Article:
Mass loss in red giant stars is one of the major uncertainties in the astrophysics.
Red giants are evolved stars that have burned all the hydrogen in their cores into helium through a process of nuclear fusion and instead burn hydrogen in a shell. Towards the ends of their lives, these stars also start burning the helium in their cores.
There are millions of red giants found in our Milky Way Galaxy. These very bright stars are what our Sun will become in about 4 billion years.
For some time, astronomers have predicted the existence of slimmer red giants.
After finding a smattering of them, University of Sydney astronomer Yaguang Li and colleagues can finally confirm their existence.
“It’s like finding Waldo. We were extremely lucky to find 39 slimmer red giants, hidden in a sea of normal ones. The slimmer red giants are either smaller in size or less massive than normal red giants,” Li said.
“How and why did they slim down? Most stars in the sky are in binary systems — two stars that are gravitationally bound to each other.”
“When the stars in close binaries expand, as stars do as they age, some material can reach the gravitational sphere of their companion and be sucked away.”
“In the case of relatively tiny red giants, we think a companion could possibly be present.”
Using a technique called asteroseismology, Li and co-authors analyzed archival data of 7,538 helium-burning red giants from NASA’s Kepler mission.
Two types of unusual stars were revealed: very low-mass red giants, and underluminous (dimmer) red giants.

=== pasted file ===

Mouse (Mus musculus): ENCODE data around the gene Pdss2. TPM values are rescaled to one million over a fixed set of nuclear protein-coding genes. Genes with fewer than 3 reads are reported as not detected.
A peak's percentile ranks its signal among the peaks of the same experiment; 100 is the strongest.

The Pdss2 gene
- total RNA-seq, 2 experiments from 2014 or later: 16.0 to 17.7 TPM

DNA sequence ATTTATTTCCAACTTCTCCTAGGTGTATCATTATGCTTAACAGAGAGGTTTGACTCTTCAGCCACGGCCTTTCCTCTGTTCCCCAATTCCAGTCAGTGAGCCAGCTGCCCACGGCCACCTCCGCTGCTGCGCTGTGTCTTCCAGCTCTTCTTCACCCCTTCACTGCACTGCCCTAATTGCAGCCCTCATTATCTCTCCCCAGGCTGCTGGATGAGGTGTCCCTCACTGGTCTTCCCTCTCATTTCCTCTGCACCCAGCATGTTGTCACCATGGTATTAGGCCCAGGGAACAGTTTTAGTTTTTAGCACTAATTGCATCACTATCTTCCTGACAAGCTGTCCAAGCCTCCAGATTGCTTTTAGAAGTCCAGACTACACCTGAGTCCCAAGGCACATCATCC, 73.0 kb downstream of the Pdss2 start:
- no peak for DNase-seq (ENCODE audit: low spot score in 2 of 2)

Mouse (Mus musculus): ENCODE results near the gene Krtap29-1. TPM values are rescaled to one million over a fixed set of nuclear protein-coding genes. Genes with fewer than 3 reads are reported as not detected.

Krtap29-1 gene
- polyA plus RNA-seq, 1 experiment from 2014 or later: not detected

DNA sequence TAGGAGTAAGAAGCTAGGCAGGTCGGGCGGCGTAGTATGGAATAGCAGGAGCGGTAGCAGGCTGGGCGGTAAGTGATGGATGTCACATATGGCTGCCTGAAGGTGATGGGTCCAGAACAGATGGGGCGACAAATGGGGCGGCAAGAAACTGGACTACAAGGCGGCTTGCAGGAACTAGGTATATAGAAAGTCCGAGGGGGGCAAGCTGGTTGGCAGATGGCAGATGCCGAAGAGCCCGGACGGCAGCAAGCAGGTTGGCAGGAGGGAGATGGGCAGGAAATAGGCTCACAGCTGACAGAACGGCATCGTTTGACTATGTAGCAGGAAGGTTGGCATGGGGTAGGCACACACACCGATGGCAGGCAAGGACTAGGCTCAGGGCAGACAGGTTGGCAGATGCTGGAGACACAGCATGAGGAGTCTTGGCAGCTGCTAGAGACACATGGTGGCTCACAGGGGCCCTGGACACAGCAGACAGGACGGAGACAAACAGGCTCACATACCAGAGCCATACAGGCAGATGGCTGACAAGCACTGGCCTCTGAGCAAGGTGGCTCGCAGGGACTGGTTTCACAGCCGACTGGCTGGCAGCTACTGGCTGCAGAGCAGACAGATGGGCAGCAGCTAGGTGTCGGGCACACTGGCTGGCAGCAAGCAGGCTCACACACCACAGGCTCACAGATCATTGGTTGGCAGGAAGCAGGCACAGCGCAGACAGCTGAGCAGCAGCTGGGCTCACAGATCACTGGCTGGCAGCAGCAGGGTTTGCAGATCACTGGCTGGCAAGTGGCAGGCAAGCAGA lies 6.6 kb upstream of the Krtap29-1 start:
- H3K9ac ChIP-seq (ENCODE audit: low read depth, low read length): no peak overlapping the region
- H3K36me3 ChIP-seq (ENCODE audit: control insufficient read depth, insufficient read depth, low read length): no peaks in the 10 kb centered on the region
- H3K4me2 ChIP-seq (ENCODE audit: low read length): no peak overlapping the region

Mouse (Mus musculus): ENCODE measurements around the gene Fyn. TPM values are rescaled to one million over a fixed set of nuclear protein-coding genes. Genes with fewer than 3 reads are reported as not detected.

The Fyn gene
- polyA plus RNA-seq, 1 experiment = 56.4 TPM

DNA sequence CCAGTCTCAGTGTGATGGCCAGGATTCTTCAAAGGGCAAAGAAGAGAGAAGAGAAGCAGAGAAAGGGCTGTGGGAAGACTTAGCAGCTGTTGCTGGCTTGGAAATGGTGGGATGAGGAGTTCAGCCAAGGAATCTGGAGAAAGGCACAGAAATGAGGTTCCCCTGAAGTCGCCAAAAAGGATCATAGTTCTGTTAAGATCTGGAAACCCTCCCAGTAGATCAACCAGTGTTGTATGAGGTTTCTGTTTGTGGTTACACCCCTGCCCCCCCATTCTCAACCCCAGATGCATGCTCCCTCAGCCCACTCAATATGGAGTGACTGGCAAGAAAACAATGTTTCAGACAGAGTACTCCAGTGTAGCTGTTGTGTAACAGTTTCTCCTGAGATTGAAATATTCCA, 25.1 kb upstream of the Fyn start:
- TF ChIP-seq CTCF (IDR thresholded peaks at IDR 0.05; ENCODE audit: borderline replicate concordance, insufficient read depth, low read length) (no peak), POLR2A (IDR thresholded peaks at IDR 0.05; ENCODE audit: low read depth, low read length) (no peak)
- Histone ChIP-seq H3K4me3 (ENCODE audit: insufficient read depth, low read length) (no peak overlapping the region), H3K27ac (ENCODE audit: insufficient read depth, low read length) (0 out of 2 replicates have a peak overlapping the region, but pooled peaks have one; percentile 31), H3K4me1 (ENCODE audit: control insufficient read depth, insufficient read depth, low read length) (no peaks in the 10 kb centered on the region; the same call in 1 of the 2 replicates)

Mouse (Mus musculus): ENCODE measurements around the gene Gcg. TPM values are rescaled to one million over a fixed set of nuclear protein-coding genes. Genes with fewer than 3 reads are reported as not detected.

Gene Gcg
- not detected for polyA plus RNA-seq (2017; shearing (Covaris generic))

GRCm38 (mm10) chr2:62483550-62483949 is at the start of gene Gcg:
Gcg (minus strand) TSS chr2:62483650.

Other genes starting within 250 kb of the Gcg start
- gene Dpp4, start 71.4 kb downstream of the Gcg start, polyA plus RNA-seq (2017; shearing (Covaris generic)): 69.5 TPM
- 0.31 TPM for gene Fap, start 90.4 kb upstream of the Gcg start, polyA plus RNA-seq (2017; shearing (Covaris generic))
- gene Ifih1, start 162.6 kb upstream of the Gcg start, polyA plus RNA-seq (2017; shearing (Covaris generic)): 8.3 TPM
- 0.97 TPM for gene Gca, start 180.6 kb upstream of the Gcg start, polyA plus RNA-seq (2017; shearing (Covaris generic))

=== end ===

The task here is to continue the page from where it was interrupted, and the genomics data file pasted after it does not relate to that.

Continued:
The very low-mass stars weigh only 0.5 to 0.7 solar mass — around half the weight of our Sun. If the very low-mass stars had not suddenly lost weight, their masses would indicate they were older than the age of the Universe — an impossibility.
“So, when we first obtained the masses of these stars, we thought there was something wrong with the measurement. But it turns out there wasn’t,” Li said.
The underluminous stars, on the other hand, have normal masses, ranging from 0.8 to 2 solar mass.
“However, they are much less ‘giant’ than we expect,” said Dr. Simon Murphy, an astronomer at the University of Southern Queensland.
“They’ve slimmed down somewhat and because they’re smaller, they’re also fainter, hence ‘underluminous’ compared to normal red giants.”
Only seven such underluminous stars were found, and the researchers suspect many more are hiding in the sample.
“The problem is that most of them are very good at blending in. It was a real treasure hunt to find them,” Dr. Murphy said.
These unusual data points could not be explained by simple expectations from stellar evolution.
This led the scientists to conclude that another mechanism must be at work, forcing these stars to undergo dramatic weight loss: theft of mass by nearby stars.
Their paper was published in the journal Nature Astronomy.
Y. Li et al. Discovery of post-mass-transfer helium-burning red giants using asteroseismology. Nat Astron, published online April 14, 2022; doi: 10.1038/s41550-022-01648-5
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